Taste of Hebrew title graphic


February

(The) Akedá
(Ashkenazi:  Akéyde)
'the binding of Isaac'


The Akeda, literally 'binding', as described in the Book of Genesis is the climax of Abraham's journey of faith. On Mount Moriah he makes ready to go through with God's command to sacrifice Isaac, his and Sarah's only son -- but learns at the last moment that the whole thing was a test.   God does not seek human sacrifice.
The memory of the Akeda is woven into Jewish life, into the prayers and most famously into the ceremony of blowing the shofar (ram's horn) on the New Year. And in modern secular Israeli writing, a kind of Akeda trauma, repressed, surfaces again and again.

The synagogue management decided to fire the beadle.  But they were afraid to tell him. So they asked the rabbi to tell him. But the rabbi refused.
     "Why, rabbi?" they asked. "You're the rabbi and he's just a beadle."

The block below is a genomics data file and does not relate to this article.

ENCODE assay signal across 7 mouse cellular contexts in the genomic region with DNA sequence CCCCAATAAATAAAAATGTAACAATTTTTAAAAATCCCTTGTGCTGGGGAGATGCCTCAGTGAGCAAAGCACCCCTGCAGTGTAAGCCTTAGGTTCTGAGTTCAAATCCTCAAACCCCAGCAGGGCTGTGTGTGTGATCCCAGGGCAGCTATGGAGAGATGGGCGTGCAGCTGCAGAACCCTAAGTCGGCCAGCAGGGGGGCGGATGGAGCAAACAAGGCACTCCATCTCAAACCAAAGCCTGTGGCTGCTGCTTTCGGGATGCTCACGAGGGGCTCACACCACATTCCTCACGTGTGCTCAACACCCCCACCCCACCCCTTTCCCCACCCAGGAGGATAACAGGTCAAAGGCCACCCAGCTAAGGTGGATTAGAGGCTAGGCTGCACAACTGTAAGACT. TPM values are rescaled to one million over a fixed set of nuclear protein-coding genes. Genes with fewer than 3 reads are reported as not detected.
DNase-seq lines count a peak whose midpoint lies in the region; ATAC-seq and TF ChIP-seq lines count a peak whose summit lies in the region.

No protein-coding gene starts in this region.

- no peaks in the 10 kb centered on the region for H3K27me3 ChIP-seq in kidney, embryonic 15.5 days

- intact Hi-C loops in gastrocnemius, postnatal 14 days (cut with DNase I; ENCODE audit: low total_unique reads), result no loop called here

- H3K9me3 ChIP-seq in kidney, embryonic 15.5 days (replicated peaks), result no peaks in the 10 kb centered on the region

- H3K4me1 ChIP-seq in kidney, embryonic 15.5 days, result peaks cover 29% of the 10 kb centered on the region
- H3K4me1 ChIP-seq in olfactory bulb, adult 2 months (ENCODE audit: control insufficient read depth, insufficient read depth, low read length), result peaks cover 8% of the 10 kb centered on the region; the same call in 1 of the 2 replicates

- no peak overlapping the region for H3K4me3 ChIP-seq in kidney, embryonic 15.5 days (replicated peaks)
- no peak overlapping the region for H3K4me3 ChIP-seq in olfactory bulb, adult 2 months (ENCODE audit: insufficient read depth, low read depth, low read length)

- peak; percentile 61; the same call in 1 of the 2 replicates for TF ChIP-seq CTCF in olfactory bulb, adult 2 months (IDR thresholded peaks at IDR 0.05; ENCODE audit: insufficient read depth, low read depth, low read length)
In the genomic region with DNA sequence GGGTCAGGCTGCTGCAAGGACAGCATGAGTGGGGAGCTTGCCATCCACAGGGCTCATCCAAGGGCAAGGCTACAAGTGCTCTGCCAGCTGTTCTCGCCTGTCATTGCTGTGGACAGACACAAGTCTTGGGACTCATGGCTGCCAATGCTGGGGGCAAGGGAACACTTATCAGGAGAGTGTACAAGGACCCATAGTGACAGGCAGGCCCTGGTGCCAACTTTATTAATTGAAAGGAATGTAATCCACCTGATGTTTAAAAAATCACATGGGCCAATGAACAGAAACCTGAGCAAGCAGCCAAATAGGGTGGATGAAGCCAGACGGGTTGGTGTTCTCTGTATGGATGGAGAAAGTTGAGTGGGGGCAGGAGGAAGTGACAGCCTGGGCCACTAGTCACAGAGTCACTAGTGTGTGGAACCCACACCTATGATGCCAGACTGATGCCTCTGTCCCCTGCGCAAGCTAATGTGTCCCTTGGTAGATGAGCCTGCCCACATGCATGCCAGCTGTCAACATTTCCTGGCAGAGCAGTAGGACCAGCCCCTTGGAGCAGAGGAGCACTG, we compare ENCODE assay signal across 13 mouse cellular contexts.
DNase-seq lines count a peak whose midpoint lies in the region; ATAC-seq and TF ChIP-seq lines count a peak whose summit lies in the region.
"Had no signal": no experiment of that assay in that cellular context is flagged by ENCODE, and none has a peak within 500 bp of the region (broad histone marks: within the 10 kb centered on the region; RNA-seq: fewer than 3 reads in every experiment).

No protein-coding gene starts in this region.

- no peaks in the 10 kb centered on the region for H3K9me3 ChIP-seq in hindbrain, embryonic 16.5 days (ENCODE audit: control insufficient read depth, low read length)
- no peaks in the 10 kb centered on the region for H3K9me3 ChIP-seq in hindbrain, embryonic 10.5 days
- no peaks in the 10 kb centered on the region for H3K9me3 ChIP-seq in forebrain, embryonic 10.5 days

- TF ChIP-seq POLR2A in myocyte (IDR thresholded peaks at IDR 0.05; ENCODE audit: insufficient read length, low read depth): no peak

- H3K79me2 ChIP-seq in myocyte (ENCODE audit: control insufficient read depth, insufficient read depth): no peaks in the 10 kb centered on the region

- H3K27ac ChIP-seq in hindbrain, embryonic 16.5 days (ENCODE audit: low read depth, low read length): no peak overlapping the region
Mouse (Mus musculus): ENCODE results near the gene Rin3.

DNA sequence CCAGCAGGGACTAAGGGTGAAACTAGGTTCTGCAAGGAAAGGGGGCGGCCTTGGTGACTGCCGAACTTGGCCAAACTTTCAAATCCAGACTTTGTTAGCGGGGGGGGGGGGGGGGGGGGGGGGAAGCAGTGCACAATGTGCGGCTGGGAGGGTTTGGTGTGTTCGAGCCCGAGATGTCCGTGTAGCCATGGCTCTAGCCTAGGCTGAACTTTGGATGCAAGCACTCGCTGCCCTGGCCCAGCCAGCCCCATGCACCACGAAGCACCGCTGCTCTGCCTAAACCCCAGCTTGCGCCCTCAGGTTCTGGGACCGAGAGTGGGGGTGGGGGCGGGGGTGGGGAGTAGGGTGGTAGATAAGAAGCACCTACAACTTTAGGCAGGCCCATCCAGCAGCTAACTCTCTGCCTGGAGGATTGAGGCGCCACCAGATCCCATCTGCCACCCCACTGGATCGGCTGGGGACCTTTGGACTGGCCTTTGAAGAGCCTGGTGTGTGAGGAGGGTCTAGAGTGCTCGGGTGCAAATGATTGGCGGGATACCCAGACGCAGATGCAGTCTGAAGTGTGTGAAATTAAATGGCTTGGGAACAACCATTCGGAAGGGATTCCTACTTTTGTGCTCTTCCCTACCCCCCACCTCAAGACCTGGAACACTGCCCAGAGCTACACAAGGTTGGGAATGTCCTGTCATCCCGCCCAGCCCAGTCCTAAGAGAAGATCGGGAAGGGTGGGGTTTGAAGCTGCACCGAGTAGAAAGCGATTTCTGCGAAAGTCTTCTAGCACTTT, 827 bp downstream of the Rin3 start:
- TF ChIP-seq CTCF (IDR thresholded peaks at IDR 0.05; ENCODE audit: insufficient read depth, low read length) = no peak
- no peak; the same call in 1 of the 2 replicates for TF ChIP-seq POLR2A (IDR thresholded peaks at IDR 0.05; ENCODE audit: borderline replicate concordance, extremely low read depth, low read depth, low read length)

The rabbi replied: "Don't you recite daily the chapter about the Akeda?  
How does God command Abraham to sacrifice his son?  He tells him Himself.  But how does he command him to stop?  Through an angel! But then why didn't God send an angel at the outset? Because the angel would have said:  'If You want to kill a Jew, O Lord, do it Yourself...'


By kind permission of Oxford University Press,
publishers of The Joys of Hebrew by Lewis Glinert.



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Last Modified February 12, 2006